So, if you are handy around electrical devices, you can give the fix a try.

1. Before doing anything else, unplug the light!

2. Remove the bulbs, check that there is no corrosion in the endcaps. This is the most likely failure point. If there is any water deposits, rusts, etc. on the endcaps, the bulbs won't make contact & won't light. If you see any corrosion, try cleaning it off with sandpaper. <Also, clean off anything that got stuck in the prongs of the bulbs.> Try wriggling the bulbs in the socket to see if you get good contact & get it to light. You will have to replace the endcaps if they are corroded & cleaning does not do the trick.

2a. Just to double check, your new bulbs are the same watts as the old, right?

3. next step is to take the fixture apart. Check for any loose wires. With an ohmmeter, check that your on-off switch is still working. <Check for continuity between power plug & ballast supply leads, & ballast output & endcaps.>

4. If you have a starter (old style fixtures only .... almost all lights within the last 10 or 20 years use self start ballasts), try replacing that.

5. If all else fails, try replacing the ballast.

If you are unsure of how to work safely with electrical devices, please don't try the dis-assembly fix. A short in a fixture over water is a disaster waiting to happen!

I disagree with the statement that I just bolded. The last tank that I purchased, about a year ago, had a starter in it.

To the poster, before you take your light strip apart, check to see if you have a starter, and if you did, put a new one in it to see if that works.
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Old 06-22-2009, 10:42 PM   #9
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RE: old starters-if the light is blinking, replace the bulb. if the bulb is not lighting or at both ends, replace the starter.
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Old 06-22-2009, 11:31 PM   #10
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The easiest way to see if you have a starter or not is to tell us what type of fixture you have and the brand name.
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Old 06-23-2009, 12:31 AM   #11
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Quote:
Originally Posted by thincat View Post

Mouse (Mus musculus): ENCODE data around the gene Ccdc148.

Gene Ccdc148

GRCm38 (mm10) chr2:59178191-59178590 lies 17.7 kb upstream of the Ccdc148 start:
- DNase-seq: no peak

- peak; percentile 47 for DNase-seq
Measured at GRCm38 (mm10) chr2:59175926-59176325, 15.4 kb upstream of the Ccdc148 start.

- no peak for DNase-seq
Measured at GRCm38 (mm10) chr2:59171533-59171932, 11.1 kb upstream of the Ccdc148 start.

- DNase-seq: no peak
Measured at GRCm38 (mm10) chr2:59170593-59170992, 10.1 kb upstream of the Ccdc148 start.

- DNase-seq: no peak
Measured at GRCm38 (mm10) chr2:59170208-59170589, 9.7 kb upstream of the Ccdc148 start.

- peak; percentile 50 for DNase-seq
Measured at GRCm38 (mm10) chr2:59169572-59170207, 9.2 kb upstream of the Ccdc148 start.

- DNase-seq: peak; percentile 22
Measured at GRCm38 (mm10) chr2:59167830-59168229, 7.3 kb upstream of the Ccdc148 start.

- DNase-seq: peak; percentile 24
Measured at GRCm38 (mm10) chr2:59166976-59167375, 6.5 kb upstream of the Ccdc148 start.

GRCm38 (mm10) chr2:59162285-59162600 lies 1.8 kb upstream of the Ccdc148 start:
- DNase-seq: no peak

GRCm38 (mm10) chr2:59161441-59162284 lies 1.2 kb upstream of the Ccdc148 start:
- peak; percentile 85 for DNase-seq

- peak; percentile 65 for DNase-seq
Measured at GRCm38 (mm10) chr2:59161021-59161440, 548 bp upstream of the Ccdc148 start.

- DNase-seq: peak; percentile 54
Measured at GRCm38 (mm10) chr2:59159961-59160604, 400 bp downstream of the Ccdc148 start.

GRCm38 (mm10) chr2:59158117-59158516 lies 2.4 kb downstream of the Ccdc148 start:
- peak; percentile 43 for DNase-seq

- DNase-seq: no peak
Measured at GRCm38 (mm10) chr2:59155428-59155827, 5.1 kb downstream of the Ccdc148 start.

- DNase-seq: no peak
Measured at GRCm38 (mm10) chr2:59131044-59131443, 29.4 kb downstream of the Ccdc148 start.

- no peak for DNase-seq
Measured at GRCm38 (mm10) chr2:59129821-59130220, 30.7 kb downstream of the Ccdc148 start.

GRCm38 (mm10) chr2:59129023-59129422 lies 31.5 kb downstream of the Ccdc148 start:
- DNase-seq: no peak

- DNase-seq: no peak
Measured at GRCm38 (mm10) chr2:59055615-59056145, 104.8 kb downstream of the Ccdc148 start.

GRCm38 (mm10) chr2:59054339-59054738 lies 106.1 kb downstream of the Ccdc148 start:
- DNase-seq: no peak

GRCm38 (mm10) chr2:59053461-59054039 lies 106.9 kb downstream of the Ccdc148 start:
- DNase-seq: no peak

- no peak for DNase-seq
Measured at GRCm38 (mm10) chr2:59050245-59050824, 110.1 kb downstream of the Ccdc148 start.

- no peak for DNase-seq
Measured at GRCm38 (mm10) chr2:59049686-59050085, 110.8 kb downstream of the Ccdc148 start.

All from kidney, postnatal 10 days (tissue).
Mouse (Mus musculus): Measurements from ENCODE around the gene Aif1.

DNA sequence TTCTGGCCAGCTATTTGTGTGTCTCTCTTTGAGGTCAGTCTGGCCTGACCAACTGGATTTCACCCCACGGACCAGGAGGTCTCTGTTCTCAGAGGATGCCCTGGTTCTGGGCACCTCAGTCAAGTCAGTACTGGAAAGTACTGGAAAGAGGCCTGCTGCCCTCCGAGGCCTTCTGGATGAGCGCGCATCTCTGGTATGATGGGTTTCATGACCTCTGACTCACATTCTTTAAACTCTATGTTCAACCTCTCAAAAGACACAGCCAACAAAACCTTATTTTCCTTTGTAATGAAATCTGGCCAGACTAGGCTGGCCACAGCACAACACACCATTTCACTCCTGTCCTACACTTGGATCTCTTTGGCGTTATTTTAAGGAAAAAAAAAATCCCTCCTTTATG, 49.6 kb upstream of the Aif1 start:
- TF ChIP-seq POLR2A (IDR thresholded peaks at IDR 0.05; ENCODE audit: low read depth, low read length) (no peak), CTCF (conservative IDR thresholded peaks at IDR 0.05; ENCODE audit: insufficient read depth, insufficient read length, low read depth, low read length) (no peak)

The easiest way to see if you have a starter or not is to tell us what type of fixture you have and the brand name.
This is what was listed in the first post

"All Glass Flourescent Twin Tube 36" light"

This unit is described as having an instant start circuit instead of a starter.

Perhaps post pictures of your strip if possible?
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Old 06-23-2009, 04:46 AM   #12
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Is this it. It shows a starter...left center...
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Old 06-23-2009, 02:52 PM   #13
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OK, here's 2 pics ... one of the underside with the reflector (haven't removed that yet to see details on the ballast) and the other is the labe on the back:

36" Fluorescent Twin-Tube Aquarium Reflector
120 volt 75 watt 60hz

I'm guessing the model info is the 2 nums at the top: 9N23 and E163201

LOL I never knew fluorescent was spelled with the u before the o.
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Old 06-24-2009, 12:13 AM   #14
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Me too on the u before the O..thank heavens for spell check Well, if it had a starter it would be between the two bulbs. Do you have a Voltmeter? If not then check to see if the ends are corroded and clean them to see if that works. Take the bulbs out, clean the contacts and swap the bulbs around.
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Old 06-24-2009, 11:00 AM   #15
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I am slightly confused. The fixture says 75W? But you put in 2x25W tubes. Is that the original W's on the tubes. <Standard T12 36" tubes are 30W.> I wonder if there is an incompatibility in the W's here.

It is quite possible that the 75W is an electronic ballast, in that case the tubes should work. So check the endcaps first before anything else.
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Old 06-24-2009, 11:57 AM   #16
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Oh, and if it is a 75W electronic ballast, then it needs no starter.